74LS688 DATASHEET PDF

Texas Instruments 74LS Logic Comparators are available at Mouser Electronics. Mouser offers inventory, pricing, & datasheets for Texas Instruments . December INTEGRATED CIRCUITS. 74HC/HCT 8-bit magnitude comparator. For a complete data sheet, please also download. Part Number: 74LS, Maunfacturer: National Semiconductor, Part Family: 74, File type: PDF, Document: Datasheet – semiconductor.

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74LS datasheet & applicatoin notes – Datasheet Archive

I’m currently designing the power-on-jump circuit for my processor board. This is all fine. My calculations say yes, with lots of time to spare, but I’d like others’ opinions.

Hi I doubt you’ll be able to run the output of the directly to a clock. It is a glitchy signal. I don’t do well with word descriptions of circuits–can you draw a schematic? I got lost reading that. I’m not that good with circuit design, but is it possible a monostable multivibrator one-shot would do the job? Here’s the pieces relevant to Power on Jump: Glitchy output shouldn’t be a problem — it needs to be inverted for the D-type flip flop’s clock anyway, so I’m using a 74LS14 inverter, which has Schmitt inputs and should clean up the signal into a nice, sharp positive-going square wave.

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It might work, but I don’t like it much. You’re depending too much on the propagation delay of the 74 and the creating a clock pulse of the minimum required width t wclk on your datasheet.

Glitchy output shouldn’t be a problem — glitch, I see how you got your nickname. As the address lines transition and settle out, they might very well set up a glitch that agrees with the test condition, well before you intended. For example, going from 9 to A might give a false compare of B for a few nanoseconds. This might cause a false trigger if your address trap was at B.

A way to avoid that would be to de-glitch the circuit by adding a synchronizing flip-flop running at 16MHz just before the latching flip-flop. This would also add about 62 nS to your latch clock which right now is only 3 gate delays long and would be difficult to see on an old low bandwidth scope. Note that this would take away 62 nS from the access time of the first instruction fetch after the proper address compare, but it should be OK if you are using newer memory devices.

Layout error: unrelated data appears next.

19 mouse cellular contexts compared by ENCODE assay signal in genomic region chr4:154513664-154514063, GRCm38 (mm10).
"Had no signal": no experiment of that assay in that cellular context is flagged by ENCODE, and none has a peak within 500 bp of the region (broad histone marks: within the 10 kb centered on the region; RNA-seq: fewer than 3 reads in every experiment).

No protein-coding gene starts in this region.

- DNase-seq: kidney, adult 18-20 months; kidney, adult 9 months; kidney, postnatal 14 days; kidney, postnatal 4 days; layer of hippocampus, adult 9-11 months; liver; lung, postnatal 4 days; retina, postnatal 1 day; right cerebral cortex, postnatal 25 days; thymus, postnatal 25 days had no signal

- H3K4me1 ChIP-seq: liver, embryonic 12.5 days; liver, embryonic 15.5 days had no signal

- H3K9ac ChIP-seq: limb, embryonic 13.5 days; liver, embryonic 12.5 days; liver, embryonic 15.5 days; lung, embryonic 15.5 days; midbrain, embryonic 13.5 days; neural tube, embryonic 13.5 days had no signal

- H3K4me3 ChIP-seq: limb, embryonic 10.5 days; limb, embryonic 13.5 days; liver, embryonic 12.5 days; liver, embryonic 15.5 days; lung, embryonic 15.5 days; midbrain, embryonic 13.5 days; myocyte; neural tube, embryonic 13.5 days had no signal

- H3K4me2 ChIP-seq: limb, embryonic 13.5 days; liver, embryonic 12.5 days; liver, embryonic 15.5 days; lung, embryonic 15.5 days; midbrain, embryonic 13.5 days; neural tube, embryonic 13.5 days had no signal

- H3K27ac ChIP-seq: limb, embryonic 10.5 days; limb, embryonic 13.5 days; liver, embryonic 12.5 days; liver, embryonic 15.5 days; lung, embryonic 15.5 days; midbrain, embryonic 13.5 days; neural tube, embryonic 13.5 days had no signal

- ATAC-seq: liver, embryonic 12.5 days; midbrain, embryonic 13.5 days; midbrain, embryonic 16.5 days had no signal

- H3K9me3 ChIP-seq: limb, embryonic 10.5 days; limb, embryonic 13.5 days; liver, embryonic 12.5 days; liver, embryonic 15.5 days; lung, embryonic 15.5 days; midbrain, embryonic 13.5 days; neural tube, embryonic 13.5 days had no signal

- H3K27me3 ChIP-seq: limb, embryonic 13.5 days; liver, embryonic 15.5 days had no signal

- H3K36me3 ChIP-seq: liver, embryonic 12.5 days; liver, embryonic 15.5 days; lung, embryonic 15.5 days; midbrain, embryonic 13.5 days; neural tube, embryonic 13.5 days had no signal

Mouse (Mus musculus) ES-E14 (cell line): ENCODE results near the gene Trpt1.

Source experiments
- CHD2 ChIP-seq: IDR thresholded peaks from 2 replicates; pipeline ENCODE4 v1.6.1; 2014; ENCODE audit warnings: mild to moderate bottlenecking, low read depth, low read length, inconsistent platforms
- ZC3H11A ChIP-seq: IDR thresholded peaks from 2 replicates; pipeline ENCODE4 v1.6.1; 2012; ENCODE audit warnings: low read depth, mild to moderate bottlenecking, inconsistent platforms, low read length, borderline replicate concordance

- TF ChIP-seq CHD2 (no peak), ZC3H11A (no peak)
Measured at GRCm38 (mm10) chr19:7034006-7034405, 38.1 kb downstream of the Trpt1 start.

There may be better ways to do this job so keep tinkering. Hi No it won’t.

It may even make it worse. I’m not talking about little tiny noise spikes.

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Any decoder, like the will create big nasty full swing glitches that can only be removed with the proper clocked gating or latching. If you expect to use it, you need to turn the enable off during the time when the compare inputs are in transition. You could then use it as a clock. You can’t use it while the inputs are changing.

74LS688 PDIP20

Just to scratch my own curious itch, what does the connect to? In other words, what function does it serve? I’ve never had to use one. It’s comparing the high four address bits to a 4-position DIP switch. When the system comes up from a reset, a 74LS with its inputs all tied to ground is connected to the data lines of the CPU and datasueet data bus tranceivers are switched off — this feeds the CPU NOPs until the address equals what’s set on the DIP switch.

This sets the D-type flip flop, which switches off the NOP generator and turns on the bus tranceivers. It’s an 8-bit comparator, but it’s cheaper than the 74LS85 and has an enable input.